Stacey McKenna learned to appreciate motion early as she shuttled between the D.C. suburbs and Phoenix’s Sonoran Desert. She has called eight states and five countries home. Eventually, love and a PhD in anthropology landed her in the foothills of the Rocky Mountains, and Fort Collins, Colorado now serves as home-base for explorations near and far. An avid climber, she frequently ventures around the western US, reveling in the high desert’s wide open skies and humbling harshness. Stacey joins us this week to discuss her unusual career path from anthropologist to travel journalist and to share with us how freelancing is working for her.
An anthropologist turned freelance journalist isn’t a description we see often in the travel writing world! Please share with us what led you from your scientific background into the freelance travel writing world.
Really, the same things drew me to both careers – I’m interested in learning about all kinds of things and I like telling small, interesting stories in their bigger-picture context. I originally came to anthropology because I love the world’s diversity of languages, cultures, and landscapes. As a student, I also got to explore all kinds of topics. But as a professional researcher, I found myself focusing deeper and deeper within my expertise. It was great to become so familiar with something, but left me feeling like my other curiosities were neglected.
I decided to make the leap to journalism in part because finding a long-term academic job would have required some personal sacrifices I wasn’t willing to make, and in part because I felt a bit stifled by academia itself. On top of having to narrow and narrow and narrow my focus, I knew that all this research and writing I was doing wasn’t reaching an audience outside of academia, and that was frustrating. What was more frustrating, is the way the system is set up, I wouldn’t be rewarded for working to be more of a public scholar.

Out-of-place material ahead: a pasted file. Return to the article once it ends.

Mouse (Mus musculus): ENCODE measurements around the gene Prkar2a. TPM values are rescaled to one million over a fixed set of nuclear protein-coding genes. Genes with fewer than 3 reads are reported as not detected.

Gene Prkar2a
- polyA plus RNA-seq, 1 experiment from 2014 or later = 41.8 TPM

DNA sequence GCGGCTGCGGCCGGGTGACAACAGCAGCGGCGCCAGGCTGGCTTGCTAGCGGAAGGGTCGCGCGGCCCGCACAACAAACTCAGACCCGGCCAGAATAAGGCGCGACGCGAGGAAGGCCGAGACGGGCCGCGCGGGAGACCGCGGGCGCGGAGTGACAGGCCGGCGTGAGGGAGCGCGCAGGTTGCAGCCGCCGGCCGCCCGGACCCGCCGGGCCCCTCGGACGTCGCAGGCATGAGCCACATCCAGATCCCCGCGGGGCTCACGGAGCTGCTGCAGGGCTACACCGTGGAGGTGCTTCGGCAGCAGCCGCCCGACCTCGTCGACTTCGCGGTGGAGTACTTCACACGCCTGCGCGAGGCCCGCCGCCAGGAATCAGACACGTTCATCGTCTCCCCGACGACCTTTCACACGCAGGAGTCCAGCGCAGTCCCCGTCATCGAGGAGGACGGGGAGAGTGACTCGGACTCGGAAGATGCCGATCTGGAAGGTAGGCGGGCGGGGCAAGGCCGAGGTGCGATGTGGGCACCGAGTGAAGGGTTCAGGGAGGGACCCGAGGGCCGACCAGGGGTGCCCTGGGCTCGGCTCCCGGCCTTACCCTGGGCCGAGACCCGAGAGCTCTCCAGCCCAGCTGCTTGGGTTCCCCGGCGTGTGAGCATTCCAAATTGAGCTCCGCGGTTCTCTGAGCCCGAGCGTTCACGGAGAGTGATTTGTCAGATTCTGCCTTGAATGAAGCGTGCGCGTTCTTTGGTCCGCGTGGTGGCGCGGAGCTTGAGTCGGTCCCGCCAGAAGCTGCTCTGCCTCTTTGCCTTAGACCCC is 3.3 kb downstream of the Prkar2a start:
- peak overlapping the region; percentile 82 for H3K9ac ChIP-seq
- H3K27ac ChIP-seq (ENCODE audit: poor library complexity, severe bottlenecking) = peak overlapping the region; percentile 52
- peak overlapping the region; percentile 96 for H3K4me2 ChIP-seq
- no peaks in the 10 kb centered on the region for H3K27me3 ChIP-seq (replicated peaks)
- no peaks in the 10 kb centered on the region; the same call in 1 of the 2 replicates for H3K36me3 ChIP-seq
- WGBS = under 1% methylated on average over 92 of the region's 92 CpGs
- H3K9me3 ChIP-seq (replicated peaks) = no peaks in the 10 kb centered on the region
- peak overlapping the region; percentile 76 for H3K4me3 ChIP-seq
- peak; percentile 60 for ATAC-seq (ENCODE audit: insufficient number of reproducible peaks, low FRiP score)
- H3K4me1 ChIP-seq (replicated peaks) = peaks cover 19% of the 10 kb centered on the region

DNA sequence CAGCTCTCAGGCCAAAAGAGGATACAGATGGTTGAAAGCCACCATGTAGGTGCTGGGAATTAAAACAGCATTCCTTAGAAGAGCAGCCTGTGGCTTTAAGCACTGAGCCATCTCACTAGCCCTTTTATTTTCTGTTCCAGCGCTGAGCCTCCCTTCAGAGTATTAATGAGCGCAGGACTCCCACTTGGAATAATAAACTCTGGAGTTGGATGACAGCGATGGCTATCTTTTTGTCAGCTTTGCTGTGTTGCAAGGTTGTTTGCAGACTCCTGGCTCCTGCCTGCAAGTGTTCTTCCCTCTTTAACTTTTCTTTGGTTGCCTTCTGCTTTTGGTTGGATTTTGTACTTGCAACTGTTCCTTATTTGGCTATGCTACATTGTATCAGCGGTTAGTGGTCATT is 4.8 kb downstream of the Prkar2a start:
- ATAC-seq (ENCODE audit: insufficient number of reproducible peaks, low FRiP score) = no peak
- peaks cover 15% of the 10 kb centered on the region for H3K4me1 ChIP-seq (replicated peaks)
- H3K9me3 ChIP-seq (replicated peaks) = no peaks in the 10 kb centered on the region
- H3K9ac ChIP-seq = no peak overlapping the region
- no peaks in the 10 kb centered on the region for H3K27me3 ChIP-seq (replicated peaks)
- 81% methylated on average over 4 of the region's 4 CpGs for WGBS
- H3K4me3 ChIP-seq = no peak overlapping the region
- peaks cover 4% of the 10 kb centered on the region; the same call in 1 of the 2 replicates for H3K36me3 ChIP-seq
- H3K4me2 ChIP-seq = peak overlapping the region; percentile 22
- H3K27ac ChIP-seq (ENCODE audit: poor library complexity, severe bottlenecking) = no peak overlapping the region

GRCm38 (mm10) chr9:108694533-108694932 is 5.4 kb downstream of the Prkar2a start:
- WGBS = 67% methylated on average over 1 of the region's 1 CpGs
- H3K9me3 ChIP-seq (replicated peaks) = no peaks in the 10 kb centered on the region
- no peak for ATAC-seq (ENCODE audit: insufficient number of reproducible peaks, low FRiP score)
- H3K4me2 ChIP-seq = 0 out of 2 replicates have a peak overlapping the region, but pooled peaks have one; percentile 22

Since my favorite parts of my academic job were learning from people and writing, the transition to journalism was natural. In fact, a former colleague recently joked that journalists are just really fast anthropologists. As a freelancer, I have the flexibility and freedom to keep a schedule that fits better with my personal life than academia ever did.
I love that I am constantly learning about all kinds of things. This year alone, I’ve written about a brewery that sustained a city under siege, Colorado farmers who are trying to protect local land for agriculture, and a plan to use cloning to revive an extinct breed of horse. Travel writing in particular offers such a special opportunity to tell unexpected stories and learn about unusual places.
When it comes to making a living as a travel writer vs your work as an anthropologist, what are the challenges and/or similarities you’ve seen? Pros and cons…
So, I never had a tenure track position as an academic. I was what we called “soft money,” meaning I applied for grants that would support research and pay my salary. Sometimes I would teach as an adjunct. This track gave me the flexibility I craved, but I only had income if I was hustling and writing grants all the time. That part of it really prepared me for some of the major challenges in freelance journalism.
The lack of financial security that can be daunting in the early days of freelancing wasn’t as scary for me, because I always had that pressure on me as a researcher, although the timelines were much much slower in academia. I’m also pretty comfortable with rejection thanks to my time as a scholar. I can take criticism on my work, learn from it, and move forward without taking it personally. This is essential in freelancing and in becoming a better writer.
One of the biggest challenges at first was learning how the industry works. I spent years learning how research and academia work, but since my degree isn’t in journalism, I came into this new career with a lot of questions and uncertainty. Maybe because freelancers sometimes feel like they’re competing with one another, things like rates and how or who to pitch aren’t always transparent. Fortunately, a few classes, mentors, and online groups have been incredible support systems as I’ve learned the ropes. Even better, now that I’m becoming more familiar, I get to pay it forward.
The other big difference is in the fact that I’m always learning about so many different, often unrelated things. Sometimes it’s a struggle to constantly shift mindsets, and I can feel scattered or overwhelmed. But ultimately, it’s worth it!